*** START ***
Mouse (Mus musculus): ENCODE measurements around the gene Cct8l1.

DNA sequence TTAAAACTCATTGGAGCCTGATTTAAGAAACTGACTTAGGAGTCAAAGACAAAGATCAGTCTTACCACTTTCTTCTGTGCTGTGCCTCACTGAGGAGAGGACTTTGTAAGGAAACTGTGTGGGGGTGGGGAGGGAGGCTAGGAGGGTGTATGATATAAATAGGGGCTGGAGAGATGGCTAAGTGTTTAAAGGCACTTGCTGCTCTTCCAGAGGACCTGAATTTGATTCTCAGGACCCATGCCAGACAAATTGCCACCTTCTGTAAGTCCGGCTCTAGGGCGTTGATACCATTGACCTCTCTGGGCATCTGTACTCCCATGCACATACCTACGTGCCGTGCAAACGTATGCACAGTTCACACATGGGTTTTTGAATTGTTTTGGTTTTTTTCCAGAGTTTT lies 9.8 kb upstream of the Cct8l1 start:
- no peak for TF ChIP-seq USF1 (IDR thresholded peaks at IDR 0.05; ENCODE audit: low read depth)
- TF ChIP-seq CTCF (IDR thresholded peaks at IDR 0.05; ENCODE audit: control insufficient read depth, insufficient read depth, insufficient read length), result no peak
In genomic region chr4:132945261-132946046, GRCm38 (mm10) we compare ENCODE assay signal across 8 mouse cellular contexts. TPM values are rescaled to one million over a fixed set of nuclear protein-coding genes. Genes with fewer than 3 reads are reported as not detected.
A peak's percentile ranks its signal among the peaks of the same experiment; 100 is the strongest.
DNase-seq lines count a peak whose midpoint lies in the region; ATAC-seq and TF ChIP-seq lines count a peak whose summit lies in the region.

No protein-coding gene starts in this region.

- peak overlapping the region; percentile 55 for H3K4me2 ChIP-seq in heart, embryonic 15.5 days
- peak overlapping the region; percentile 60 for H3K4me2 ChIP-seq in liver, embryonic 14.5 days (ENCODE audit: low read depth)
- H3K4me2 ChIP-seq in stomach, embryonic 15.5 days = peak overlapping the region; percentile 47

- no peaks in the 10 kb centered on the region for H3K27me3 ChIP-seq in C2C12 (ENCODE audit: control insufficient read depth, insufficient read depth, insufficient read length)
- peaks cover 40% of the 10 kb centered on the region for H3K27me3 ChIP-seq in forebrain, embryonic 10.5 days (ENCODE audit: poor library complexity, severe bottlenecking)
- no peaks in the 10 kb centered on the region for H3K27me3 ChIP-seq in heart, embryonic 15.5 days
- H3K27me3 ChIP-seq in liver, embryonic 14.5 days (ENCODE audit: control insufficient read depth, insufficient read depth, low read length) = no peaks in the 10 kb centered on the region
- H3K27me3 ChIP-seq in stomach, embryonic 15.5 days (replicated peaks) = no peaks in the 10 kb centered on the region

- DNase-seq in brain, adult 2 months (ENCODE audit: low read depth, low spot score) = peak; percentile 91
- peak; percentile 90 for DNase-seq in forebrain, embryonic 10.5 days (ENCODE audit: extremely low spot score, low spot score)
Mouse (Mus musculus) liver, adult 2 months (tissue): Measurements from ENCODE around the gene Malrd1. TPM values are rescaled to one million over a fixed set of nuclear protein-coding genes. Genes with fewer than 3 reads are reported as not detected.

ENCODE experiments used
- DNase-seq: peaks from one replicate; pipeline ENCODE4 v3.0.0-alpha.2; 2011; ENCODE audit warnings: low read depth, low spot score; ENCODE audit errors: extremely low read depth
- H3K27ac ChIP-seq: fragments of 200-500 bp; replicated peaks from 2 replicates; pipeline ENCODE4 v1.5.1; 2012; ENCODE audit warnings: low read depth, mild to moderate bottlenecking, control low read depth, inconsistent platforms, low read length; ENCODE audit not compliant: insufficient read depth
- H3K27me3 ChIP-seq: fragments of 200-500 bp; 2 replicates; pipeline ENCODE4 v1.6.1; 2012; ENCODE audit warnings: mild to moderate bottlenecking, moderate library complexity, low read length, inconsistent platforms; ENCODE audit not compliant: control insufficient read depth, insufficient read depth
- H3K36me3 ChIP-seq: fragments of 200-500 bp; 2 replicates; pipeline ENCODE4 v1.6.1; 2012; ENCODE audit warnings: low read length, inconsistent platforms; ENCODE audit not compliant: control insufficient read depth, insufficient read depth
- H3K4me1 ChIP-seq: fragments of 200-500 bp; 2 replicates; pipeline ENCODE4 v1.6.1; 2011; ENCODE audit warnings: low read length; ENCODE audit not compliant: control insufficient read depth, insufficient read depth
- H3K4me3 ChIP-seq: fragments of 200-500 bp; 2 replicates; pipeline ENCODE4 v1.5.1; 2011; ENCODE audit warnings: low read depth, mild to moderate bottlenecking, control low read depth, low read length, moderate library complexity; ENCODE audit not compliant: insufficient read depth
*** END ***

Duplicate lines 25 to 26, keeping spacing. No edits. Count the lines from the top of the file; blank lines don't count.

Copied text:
- H3K4me1 ChIP-seq: fragments of 200-500 bp; 2 replicates; pipeline ENCODE4 v1.6.1; 2011; ENCODE audit warnings: low read length; ENCODE audit not compliant: control insufficient read depth, insufficient read depth
- H3K4me3 ChIP-seq: fragments of 200-500 bp; 2 replicates; pipeline ENCODE4 v1.5.1; 2011; ENCODE audit warnings: low read depth, mild to moderate bottlenecking, control low read depth, low read length, moderate library complexity; ENCODE audit not compliant: insufficient read depth